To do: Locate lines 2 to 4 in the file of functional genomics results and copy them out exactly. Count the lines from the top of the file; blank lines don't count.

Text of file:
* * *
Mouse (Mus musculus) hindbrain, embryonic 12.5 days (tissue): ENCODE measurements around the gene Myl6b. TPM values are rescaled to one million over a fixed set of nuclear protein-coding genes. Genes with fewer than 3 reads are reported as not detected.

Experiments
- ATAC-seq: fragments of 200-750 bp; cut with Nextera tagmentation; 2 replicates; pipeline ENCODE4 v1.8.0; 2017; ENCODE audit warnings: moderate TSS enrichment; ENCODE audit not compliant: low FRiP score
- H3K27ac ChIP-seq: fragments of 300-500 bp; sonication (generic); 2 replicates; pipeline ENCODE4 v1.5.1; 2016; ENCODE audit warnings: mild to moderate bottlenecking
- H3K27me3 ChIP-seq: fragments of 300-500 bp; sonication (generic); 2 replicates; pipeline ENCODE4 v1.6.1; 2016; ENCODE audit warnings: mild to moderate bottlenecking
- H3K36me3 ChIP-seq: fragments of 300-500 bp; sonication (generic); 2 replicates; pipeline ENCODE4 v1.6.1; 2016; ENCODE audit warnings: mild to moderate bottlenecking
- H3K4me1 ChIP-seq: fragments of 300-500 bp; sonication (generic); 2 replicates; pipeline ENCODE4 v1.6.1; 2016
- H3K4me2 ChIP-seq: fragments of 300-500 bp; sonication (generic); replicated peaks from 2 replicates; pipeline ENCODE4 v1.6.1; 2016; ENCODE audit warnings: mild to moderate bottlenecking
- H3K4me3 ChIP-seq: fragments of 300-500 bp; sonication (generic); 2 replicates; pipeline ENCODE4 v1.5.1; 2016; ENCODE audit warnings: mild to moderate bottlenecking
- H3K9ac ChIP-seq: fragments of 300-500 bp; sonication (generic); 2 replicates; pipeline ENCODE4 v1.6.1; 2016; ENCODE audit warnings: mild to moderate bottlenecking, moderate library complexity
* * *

Experiments
- ATAC-seq: fragments of 200-750 bp; cut with Nextera tagmentation; 2 replicates; pipeline ENCODE4 v1.8.0; 2017; ENCODE audit warnings: moderate TSS enrichment; ENCODE audit not compliant: low FRiP score
- H3K27ac ChIP-seq: fragments of 300-500 bp; sonication (generic); 2 replicates; pipeline ENCODE4 v1.5.1; 2016; ENCODE audit warnings: mild to moderate bottlenecking